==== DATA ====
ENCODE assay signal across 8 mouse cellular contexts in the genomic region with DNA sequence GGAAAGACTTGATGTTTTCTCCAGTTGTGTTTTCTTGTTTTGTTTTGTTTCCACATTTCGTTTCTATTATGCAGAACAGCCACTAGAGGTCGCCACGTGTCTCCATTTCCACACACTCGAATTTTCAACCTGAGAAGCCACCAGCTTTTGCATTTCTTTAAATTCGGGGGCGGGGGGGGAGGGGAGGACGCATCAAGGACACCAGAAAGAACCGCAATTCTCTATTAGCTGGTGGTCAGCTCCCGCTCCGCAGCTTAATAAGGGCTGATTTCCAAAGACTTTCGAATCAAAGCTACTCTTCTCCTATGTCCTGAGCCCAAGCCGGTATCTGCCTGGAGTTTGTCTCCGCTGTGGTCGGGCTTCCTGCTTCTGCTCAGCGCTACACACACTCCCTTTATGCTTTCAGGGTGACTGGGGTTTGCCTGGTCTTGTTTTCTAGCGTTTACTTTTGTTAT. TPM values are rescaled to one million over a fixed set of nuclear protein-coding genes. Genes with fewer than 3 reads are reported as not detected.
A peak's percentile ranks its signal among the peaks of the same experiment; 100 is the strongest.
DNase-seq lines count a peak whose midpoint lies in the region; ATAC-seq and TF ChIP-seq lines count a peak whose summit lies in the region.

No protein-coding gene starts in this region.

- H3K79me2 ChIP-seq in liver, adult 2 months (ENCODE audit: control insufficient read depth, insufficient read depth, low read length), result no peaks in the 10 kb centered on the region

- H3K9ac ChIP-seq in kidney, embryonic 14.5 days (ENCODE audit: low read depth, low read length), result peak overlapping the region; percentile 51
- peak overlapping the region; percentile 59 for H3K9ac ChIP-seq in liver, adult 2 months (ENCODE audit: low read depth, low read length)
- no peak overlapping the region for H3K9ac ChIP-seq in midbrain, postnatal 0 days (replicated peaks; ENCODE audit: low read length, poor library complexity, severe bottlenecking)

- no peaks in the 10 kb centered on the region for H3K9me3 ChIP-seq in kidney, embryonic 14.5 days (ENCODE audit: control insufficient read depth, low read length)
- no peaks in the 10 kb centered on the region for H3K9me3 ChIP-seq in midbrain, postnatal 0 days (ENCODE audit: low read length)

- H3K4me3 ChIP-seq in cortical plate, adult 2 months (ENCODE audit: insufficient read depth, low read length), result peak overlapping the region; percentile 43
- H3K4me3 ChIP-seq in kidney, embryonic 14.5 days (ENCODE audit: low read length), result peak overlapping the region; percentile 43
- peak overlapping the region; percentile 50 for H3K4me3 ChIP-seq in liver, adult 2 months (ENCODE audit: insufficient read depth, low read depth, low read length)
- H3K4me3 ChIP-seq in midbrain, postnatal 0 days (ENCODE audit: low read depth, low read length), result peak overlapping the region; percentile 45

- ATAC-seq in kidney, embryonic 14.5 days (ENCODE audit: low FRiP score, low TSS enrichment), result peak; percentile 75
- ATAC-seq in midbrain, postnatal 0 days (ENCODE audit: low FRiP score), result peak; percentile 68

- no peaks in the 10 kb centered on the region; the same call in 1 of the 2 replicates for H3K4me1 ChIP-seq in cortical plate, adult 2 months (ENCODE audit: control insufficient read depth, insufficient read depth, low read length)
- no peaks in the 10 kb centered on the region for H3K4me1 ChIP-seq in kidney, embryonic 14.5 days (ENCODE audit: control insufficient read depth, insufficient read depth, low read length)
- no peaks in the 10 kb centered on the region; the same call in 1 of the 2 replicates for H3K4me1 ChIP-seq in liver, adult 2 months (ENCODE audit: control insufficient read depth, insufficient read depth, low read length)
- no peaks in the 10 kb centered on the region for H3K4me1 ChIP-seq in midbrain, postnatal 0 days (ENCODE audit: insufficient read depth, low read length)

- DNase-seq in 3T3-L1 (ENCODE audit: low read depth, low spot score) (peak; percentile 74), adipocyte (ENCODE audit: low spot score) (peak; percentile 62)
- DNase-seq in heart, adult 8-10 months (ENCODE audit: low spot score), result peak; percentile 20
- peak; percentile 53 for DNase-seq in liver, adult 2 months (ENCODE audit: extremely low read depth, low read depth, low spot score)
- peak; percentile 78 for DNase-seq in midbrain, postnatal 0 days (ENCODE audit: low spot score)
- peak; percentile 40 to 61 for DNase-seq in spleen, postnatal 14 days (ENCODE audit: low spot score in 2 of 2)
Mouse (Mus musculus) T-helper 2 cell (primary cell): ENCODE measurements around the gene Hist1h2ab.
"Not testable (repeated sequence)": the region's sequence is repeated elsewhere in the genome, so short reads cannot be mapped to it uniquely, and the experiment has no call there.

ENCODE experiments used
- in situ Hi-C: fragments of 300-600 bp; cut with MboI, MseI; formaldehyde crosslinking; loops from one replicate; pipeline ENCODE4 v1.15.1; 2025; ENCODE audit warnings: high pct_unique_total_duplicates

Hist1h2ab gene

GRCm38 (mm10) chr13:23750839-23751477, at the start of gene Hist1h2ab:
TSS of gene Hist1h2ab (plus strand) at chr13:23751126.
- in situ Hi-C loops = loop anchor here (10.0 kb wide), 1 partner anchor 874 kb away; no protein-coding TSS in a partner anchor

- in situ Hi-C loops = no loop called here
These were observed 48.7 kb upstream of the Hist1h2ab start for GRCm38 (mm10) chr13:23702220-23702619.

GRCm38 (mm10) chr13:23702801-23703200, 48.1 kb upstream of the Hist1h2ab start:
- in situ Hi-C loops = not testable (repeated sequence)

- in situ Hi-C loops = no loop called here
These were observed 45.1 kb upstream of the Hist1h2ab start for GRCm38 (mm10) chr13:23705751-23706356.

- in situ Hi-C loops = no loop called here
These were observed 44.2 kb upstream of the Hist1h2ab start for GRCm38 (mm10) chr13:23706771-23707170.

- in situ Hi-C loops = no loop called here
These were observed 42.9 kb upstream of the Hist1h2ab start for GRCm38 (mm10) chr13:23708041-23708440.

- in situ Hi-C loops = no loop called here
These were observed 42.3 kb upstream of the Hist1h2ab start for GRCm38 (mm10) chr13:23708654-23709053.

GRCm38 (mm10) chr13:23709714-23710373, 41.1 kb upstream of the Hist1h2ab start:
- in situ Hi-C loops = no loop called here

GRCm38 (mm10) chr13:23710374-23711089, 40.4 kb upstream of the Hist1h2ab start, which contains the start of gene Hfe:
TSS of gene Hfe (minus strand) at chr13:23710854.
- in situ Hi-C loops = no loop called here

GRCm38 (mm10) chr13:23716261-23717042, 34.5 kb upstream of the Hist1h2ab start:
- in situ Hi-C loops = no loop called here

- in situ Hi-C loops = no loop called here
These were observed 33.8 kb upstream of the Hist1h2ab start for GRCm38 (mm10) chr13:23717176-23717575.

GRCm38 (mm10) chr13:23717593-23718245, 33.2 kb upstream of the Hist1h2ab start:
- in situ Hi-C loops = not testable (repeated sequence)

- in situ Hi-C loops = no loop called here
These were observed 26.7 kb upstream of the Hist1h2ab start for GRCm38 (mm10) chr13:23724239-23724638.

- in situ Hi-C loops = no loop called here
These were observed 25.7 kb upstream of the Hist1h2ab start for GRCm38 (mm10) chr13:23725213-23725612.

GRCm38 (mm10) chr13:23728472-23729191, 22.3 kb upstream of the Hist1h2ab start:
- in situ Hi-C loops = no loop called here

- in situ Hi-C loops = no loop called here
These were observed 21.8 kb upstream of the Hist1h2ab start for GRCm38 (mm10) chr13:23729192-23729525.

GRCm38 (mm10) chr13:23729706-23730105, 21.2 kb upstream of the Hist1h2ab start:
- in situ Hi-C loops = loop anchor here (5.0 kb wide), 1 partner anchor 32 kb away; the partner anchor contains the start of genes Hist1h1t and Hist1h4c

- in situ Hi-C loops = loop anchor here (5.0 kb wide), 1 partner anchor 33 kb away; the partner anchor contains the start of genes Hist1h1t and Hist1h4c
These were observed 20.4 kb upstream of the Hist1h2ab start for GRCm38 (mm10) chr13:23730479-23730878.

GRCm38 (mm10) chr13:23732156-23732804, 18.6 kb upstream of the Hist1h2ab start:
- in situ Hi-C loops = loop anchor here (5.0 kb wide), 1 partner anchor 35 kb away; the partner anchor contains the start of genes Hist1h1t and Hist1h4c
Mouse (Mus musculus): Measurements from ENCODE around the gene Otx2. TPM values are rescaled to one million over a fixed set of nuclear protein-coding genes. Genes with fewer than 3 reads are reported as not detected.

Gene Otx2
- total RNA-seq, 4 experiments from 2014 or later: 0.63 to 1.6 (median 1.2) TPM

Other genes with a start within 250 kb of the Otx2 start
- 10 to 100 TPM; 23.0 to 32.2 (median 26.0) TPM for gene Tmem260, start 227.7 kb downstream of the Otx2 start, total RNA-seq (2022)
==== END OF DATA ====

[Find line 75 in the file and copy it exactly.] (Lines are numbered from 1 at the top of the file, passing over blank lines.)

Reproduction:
- 10 to 100 TPM; 23.0 to 32.2 (median 26.0) TPM for gene Tmem260, start 227.7 kb downstream of the Otx2 start, total RNA-seq (2022)